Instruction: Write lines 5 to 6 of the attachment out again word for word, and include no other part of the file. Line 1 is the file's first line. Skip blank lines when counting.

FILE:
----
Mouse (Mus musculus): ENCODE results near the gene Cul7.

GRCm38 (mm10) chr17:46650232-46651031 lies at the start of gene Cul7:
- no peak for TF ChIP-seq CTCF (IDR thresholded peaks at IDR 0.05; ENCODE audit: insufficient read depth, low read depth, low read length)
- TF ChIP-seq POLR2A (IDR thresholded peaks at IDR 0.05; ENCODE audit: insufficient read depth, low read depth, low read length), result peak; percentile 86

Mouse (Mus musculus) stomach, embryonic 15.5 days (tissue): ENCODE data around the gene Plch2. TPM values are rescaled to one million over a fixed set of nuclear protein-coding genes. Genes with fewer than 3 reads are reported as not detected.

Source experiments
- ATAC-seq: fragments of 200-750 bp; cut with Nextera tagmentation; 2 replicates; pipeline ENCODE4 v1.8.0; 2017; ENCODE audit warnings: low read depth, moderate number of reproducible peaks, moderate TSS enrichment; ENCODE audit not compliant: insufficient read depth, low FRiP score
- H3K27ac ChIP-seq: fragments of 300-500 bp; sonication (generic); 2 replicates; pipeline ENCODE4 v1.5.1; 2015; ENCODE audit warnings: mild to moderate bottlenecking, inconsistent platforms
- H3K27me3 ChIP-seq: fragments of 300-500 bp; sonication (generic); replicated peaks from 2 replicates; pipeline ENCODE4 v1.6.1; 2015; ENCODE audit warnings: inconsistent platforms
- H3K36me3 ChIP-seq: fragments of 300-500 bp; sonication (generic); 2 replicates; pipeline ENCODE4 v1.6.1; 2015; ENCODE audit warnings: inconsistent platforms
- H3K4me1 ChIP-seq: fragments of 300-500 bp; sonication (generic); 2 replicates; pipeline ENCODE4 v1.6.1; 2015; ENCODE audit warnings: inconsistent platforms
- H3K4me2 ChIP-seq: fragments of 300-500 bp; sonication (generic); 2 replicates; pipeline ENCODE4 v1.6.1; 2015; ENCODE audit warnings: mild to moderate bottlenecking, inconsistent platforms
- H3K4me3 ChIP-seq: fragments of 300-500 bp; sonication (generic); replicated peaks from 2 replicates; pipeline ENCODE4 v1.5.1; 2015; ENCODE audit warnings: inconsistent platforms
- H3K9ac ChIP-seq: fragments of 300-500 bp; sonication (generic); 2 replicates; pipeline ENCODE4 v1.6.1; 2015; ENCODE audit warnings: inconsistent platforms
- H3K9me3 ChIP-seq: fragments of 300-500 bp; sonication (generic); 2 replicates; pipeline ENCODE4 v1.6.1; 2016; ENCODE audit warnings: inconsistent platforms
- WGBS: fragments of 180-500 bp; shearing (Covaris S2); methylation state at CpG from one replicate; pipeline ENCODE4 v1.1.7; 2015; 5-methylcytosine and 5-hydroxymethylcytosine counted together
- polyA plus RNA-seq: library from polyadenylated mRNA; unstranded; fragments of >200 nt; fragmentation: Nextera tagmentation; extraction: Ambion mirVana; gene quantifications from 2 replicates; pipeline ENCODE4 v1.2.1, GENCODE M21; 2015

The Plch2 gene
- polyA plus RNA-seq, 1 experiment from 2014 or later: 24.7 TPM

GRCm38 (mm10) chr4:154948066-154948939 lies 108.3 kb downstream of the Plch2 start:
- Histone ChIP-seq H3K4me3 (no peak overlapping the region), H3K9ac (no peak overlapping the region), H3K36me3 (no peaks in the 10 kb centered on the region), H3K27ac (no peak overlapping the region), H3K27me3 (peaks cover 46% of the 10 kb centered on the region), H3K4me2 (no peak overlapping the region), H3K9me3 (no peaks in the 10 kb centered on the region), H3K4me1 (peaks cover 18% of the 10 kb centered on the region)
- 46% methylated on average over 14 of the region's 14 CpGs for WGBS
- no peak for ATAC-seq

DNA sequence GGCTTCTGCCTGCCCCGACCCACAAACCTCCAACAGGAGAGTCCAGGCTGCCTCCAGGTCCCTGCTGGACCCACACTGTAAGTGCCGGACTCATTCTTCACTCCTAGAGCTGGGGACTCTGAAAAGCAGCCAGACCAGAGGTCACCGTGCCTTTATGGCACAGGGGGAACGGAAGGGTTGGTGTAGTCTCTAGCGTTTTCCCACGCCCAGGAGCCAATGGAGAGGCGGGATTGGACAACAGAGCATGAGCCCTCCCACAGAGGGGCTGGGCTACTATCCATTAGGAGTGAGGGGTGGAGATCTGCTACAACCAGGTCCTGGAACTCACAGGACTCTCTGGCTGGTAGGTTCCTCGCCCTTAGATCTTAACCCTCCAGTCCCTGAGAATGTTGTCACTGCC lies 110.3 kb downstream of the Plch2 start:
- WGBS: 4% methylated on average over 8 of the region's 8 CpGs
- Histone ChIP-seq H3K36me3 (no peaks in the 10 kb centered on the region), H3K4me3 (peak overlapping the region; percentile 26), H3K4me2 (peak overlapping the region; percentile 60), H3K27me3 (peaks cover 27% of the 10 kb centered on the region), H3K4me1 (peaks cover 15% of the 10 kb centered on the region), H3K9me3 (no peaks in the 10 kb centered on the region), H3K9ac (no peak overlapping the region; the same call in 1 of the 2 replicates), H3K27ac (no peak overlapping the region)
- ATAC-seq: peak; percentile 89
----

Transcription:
Mouse (Mus musculus) stomach, embryonic 15.5 days (tissue): ENCODE data around the gene Plch2. TPM values are rescaled to one million over a fixed set of nuclear protein-coding genes. Genes with fewer than 3 reads are reported as not detected.

Source experiments